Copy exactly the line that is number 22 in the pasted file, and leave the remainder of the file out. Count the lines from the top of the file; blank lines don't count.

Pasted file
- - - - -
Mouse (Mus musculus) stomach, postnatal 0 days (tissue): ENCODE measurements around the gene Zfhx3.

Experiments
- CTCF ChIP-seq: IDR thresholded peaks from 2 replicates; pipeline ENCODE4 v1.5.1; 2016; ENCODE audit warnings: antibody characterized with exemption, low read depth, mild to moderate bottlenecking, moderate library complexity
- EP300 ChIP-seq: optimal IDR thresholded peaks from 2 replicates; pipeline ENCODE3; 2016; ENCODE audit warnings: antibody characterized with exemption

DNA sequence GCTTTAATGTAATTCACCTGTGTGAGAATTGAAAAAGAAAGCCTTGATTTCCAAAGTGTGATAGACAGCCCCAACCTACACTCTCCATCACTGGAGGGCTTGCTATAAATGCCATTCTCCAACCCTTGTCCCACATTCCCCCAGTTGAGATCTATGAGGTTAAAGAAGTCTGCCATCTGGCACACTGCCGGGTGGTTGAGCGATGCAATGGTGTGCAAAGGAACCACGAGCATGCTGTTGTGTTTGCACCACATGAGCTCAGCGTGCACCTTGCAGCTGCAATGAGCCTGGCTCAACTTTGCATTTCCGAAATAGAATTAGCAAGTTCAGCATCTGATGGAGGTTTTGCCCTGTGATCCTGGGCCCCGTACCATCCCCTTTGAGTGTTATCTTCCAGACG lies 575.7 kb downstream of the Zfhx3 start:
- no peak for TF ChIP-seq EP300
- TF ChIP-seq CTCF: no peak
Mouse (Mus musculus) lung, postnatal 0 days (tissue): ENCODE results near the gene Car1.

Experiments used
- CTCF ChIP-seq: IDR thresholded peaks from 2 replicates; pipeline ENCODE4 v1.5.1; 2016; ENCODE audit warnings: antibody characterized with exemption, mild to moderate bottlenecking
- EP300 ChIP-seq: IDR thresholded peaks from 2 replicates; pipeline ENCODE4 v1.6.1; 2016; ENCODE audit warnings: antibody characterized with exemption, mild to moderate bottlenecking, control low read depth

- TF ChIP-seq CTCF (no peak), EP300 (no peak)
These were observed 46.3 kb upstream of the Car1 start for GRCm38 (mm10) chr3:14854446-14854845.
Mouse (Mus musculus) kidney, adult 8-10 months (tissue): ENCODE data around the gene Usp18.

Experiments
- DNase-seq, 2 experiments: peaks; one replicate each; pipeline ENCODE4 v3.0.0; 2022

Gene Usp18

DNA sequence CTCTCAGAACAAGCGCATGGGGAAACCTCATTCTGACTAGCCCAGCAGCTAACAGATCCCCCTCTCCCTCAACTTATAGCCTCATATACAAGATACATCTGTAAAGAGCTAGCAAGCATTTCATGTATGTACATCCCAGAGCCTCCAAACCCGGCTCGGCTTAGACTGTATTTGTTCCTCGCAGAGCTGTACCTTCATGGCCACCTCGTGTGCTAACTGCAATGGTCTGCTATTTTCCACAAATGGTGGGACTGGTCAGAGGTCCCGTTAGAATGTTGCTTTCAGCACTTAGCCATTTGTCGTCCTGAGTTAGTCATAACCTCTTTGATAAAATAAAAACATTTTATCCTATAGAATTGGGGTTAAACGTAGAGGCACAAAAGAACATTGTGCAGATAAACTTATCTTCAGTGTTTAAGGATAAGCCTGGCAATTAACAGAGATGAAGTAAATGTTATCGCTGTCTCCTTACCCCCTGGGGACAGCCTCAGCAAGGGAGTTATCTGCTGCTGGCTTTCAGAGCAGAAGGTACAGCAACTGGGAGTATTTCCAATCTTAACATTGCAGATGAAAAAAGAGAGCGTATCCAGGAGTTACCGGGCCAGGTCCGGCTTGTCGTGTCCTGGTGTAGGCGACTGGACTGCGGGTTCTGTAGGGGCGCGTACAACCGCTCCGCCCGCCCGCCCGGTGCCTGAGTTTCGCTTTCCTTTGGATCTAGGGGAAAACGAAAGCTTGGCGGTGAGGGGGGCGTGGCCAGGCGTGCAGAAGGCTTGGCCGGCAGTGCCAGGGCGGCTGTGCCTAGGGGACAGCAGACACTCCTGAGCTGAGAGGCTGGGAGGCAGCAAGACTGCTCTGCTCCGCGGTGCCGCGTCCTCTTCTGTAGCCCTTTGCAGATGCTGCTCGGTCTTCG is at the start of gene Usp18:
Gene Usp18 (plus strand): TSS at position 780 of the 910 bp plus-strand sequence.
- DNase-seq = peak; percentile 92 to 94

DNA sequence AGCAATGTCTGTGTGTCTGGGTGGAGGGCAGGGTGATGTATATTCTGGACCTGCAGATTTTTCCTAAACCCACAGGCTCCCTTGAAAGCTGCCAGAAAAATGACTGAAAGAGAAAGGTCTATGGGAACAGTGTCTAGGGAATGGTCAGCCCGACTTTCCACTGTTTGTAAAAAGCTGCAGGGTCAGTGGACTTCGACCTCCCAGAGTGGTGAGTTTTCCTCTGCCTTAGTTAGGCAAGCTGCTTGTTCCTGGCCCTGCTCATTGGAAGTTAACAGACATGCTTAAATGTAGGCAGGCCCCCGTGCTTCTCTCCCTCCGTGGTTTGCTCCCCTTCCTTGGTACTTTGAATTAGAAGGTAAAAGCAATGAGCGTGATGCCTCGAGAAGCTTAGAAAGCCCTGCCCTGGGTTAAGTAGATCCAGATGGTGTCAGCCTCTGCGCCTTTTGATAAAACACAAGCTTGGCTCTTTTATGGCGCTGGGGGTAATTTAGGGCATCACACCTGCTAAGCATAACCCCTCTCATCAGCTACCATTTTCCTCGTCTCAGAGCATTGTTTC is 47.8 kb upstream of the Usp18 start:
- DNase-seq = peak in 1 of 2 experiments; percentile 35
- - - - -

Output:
- DNase-seq = peak in 1 of 2 experiments; percentile 35